According to a government official at the Ministry of Labour and Employment who did not want to be identified, “The labour department of India has asked for a complete ban on child labour. We have even rolled out a proposal in public domain asking for their suggestion regarding amendments. To encourage education, it is essential to completely ban child labour for children of up to 14 years of age.” On further probing the discrepancy in dealing with the issue of child labour, the public official said, “Logically, all the government agencies dealing with the issues of children should come under the same umbrella. But since it involves labour issues, the matter has been entrusted with the labour department.” The official added, “When the new government was formed in India in 2014, proposals were internally rolled out to form one unified ministry to deal with the issue of child labour. However, with time, that proposal too faded.”
The International Labour Organization (ILO) has estimated that approximately 168 million children (aged 5-17 years) are still employed worldwide in 2014. India alone accounts for nearly 25 per cent of them.
The 2011 Census of India accounts for 4.3 million of working children (aged between 5 and 14 years) out of India’s 1.27 billion people and UNICEF have put the number at 28 million for the same period. So there exists a massive disparity even between the data provided by national and international organisations.
“The problem of child labour is not new to India but with discrepancy between various data and the attitude of different departments, the issue has become critical. Even after so many years of Independence, India hasn’t been able to liberate its children from slavery,” believes Nishit Kumar, head of communication and strategic initiatives, Childline India Foundation.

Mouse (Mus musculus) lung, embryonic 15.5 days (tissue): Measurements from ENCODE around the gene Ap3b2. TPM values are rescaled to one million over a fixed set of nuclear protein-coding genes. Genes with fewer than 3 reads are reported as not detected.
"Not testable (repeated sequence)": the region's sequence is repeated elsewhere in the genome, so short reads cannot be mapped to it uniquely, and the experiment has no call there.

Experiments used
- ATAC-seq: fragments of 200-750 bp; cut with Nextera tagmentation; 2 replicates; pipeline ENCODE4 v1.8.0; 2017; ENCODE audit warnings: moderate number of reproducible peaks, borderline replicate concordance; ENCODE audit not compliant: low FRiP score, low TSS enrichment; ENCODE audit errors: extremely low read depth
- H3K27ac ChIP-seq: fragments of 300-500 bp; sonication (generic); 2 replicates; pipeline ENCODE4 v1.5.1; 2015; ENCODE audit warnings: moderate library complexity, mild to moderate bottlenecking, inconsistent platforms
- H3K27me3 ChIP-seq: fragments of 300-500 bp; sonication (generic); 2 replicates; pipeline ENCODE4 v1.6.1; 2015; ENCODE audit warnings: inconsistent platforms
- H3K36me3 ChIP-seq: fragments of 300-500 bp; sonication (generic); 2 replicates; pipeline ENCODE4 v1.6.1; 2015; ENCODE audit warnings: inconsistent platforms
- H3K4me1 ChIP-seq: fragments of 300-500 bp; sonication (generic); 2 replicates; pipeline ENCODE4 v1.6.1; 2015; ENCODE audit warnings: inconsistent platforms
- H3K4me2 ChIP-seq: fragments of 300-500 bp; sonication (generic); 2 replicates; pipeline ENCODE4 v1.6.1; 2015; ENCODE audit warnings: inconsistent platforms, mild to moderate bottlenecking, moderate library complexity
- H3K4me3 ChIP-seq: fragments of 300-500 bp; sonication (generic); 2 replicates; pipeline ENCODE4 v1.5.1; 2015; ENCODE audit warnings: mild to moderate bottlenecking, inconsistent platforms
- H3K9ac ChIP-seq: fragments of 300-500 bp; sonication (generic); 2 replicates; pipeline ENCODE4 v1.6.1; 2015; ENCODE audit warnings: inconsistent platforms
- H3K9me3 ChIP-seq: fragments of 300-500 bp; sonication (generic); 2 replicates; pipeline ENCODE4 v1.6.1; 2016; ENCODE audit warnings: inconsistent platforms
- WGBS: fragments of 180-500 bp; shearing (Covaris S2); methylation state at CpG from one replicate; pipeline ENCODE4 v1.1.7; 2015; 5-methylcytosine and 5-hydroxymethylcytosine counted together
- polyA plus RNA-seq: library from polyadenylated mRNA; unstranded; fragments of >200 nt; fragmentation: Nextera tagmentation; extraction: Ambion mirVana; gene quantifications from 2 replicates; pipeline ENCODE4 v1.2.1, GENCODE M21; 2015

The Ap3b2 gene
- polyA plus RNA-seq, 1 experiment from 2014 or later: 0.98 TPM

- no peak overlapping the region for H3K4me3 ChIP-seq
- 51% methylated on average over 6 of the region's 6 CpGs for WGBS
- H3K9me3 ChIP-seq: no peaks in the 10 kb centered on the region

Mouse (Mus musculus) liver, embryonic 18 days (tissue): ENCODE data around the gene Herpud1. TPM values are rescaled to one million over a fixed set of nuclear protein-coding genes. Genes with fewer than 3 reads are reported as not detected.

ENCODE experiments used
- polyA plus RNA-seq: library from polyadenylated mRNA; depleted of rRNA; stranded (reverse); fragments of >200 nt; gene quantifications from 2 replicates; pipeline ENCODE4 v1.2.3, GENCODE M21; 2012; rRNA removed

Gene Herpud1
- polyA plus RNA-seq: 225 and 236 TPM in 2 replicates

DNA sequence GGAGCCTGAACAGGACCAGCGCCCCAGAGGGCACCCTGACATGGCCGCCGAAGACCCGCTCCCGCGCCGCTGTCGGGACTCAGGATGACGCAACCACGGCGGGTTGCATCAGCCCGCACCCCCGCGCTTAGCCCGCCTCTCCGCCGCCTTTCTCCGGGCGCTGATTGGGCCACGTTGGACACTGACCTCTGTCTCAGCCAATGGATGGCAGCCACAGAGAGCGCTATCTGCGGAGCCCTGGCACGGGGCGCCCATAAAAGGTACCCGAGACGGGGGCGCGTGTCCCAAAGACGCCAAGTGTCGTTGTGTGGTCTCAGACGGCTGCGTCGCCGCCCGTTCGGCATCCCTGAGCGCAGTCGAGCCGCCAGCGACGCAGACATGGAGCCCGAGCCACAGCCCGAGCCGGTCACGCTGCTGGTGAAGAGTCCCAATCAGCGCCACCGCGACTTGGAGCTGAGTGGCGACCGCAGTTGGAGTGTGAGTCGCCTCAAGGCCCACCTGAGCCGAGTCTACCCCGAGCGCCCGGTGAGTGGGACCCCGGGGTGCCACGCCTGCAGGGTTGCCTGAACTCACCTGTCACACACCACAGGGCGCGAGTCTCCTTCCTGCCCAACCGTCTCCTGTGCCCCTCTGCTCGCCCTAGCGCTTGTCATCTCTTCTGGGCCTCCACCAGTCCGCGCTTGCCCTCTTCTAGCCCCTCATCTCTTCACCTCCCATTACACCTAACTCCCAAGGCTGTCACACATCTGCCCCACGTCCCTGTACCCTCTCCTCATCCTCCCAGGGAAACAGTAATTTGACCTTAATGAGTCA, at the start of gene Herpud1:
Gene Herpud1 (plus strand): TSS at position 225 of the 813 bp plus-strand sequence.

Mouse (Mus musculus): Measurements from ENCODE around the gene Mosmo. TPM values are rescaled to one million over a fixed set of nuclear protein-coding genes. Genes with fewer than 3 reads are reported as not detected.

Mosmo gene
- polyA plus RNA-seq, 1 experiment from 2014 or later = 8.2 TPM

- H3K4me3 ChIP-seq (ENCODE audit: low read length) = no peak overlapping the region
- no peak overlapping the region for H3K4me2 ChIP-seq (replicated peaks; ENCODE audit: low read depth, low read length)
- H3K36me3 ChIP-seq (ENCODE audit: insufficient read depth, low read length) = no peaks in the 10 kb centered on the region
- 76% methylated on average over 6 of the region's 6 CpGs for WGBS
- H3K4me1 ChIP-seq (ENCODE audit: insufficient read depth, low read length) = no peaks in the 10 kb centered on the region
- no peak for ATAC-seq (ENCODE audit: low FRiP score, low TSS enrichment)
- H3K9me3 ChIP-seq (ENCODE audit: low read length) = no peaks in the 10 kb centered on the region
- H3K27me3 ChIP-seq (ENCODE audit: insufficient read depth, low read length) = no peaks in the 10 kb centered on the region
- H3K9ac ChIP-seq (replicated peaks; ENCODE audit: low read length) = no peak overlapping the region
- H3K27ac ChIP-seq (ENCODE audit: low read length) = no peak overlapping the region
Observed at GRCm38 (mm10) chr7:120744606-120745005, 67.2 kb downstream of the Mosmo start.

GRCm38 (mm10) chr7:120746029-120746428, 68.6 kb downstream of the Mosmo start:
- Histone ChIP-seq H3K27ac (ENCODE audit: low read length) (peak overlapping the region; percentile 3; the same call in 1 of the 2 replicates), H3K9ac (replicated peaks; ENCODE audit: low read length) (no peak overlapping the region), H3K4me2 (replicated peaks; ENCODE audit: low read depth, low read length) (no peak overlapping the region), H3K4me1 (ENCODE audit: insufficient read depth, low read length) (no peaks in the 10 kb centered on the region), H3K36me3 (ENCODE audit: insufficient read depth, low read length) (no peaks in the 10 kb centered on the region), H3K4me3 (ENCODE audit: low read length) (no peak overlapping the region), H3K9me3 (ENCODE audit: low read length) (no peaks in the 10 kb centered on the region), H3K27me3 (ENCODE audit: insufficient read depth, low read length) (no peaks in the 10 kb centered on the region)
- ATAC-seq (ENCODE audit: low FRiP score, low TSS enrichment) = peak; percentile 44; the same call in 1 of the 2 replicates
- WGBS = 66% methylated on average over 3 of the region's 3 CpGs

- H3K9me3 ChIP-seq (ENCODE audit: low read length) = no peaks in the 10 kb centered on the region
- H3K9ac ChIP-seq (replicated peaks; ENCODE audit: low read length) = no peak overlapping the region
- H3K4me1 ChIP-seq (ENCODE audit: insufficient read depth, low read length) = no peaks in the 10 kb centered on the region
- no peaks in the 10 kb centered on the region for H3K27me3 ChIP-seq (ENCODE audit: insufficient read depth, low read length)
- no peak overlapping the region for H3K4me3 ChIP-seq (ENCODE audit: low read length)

Nishit argues that, “There are certain occupations which have clearly been forgotten under any clause of any law relating to child labour. Domestic work is classified as hazardous occupation and contrastingly, perilous work like working in fields which involves dealing with harmful biological and chemical agents has been left out of the interpretation.”
He also explained that since people from agricultural sector constitute a large part of the vote bank, it becomes essential for the government to classify the sector as non-hazardous to ensure a steady supply of child labourers.
ILO primarily asserts child labour as an ‘agricultural issue’ in many countries. Globally around 60 per cent of child labourers (aged between five and 17 years) are involved in agriculture and related activities. This amounts to over 98 million girls and boys worldwide.
ILO has also stressed that ‘agriculture is one of the three most dangerous sectors in terms of workrelated fatalities, non-fatal accidents and occupational diseases.’ In India more than 70 per cent of the below-18 population is employed in agriculture. Will it be effective if child labour is put under legal scrutiny? Children belonging to economically weaker sections of India are mostly obligated to work.
Can legalisation provide framework to their inevitable situation? In 2012, the Delhi state government introduced a bill (The Draft Delhi Private Placement Agencies (Regulation) Bill), banning agencies from deploying children under 18 years of age as domestic help. The Bill, however, has been not of any significant help as several illegal placement agencies still continue to thrive and exploit children for their business.
The trend is fast catching up in metropolitan cities where children from economically backward states are introduced by unregulated agencies into domestic slavery or even prostitution.
Dolly, a 13-year-old tribal girl from Orissa, was brought to Delhi two years back. She is employed as a full-time domestic worker.